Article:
Erik explained – and explained and explained – how much they were loving their lives in the country’s capital. They’d originally gone for Liz’s job, but Mexico City had cast a spell on them; when her contract ended, they stayed. He also mentioned that they had a guest room that wasn’t getting enough use. In July, with my the start of my fourth year of grad school looming, I realized I needed a break. So I emailed Erik asking if the room was booked. He said no. I bought a ticket.
When I’m on career panels, I often say that one of the best parts of being a science writer is the colleagues. It’s not hyperbole. They tend to be pretty great people. What’s more, they like to talk about writing. My first day in Mexico City, Erik arrived home from a Spanish class and asked me what I wanted to do. I said, “Well, I really need to finish this essay I’ve been noodling with. And I was thinking you could read it and tell me why the ending’s not quite working.”
His diagnosis was quick – and astute. I needed to cut a paragraph I loved and had been rewriting for two days. Then, he served an afternoon snack of crickets and guacamole. It was just the vacation I needed. As I’ve written about elsewhere, a few years ago, after more than a decade of full-time freelancing, I went back to school. It’s been great, and I love what I’m doing. But most of my friends in my program find my love of writing to be… interesting.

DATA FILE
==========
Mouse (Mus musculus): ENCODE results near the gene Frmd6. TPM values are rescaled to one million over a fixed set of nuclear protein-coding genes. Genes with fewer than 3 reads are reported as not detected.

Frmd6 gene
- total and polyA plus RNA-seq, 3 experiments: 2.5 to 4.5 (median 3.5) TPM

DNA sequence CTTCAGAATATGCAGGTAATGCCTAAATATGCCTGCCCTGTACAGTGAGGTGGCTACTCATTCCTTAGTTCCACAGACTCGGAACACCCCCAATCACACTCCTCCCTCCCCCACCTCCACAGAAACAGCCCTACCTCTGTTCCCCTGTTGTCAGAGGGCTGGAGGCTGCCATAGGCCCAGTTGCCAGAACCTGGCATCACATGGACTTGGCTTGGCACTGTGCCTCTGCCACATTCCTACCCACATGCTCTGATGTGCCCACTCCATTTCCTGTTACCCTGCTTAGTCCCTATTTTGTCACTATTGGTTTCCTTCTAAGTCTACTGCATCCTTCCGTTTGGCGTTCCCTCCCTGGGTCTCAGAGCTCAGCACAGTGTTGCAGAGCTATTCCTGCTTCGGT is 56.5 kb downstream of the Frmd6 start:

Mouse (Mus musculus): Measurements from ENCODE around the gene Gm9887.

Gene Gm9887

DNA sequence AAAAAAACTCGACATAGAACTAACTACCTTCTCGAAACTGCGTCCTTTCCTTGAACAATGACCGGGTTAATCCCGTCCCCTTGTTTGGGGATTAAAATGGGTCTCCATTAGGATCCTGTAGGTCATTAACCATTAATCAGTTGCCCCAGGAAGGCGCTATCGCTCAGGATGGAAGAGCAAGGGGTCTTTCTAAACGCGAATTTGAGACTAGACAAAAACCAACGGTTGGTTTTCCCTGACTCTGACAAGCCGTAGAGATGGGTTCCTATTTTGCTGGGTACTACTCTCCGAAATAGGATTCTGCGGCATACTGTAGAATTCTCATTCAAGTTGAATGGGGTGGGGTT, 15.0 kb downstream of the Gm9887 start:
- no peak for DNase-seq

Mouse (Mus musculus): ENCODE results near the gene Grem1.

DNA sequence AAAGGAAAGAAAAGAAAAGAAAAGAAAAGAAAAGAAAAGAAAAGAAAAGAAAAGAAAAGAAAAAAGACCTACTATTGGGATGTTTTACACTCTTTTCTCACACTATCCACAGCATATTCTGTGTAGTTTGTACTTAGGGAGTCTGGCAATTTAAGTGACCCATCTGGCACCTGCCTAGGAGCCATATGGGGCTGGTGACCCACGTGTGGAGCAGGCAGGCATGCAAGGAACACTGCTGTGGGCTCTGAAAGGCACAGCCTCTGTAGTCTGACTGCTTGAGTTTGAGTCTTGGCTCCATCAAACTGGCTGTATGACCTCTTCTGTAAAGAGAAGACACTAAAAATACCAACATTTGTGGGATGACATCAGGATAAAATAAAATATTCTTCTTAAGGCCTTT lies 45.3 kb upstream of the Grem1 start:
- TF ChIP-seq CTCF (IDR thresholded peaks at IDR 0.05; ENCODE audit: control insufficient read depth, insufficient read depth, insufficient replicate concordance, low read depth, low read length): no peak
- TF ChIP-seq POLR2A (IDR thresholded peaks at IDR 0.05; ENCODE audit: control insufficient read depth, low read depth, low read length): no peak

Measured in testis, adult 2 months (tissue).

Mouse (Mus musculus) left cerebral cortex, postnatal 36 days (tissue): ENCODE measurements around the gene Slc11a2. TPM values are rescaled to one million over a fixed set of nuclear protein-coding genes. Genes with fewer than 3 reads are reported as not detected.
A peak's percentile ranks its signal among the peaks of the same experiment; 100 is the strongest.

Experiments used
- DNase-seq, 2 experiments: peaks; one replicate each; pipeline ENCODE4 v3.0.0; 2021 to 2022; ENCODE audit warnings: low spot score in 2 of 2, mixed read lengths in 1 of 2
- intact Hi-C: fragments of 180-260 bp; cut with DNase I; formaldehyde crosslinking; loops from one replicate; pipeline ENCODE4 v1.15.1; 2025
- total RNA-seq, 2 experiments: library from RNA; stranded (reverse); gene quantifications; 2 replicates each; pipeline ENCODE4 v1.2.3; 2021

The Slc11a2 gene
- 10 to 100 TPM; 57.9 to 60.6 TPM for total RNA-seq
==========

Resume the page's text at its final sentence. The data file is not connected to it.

That’s why I still attend conferences like AAAS. It’s fun to drink with people who’ve lost sleep trying to figure out the right structure for a complex story. It’s also fun to visit them. The rest of my Mexico City trip wasn’t spent entirely talking about writing. Erik and Liz are awesome hosts: I saw great art, drank mescal and ate mole, and attempted (and failed) to climb a volcano. But there was also plenty of shop talk – a happy hour with writers from the local AP and Reuters bureaus, dinner with the photographer who took these photos, and off and on discussion of the book Erik’s working on.
And then I flew home, rested and ready for school.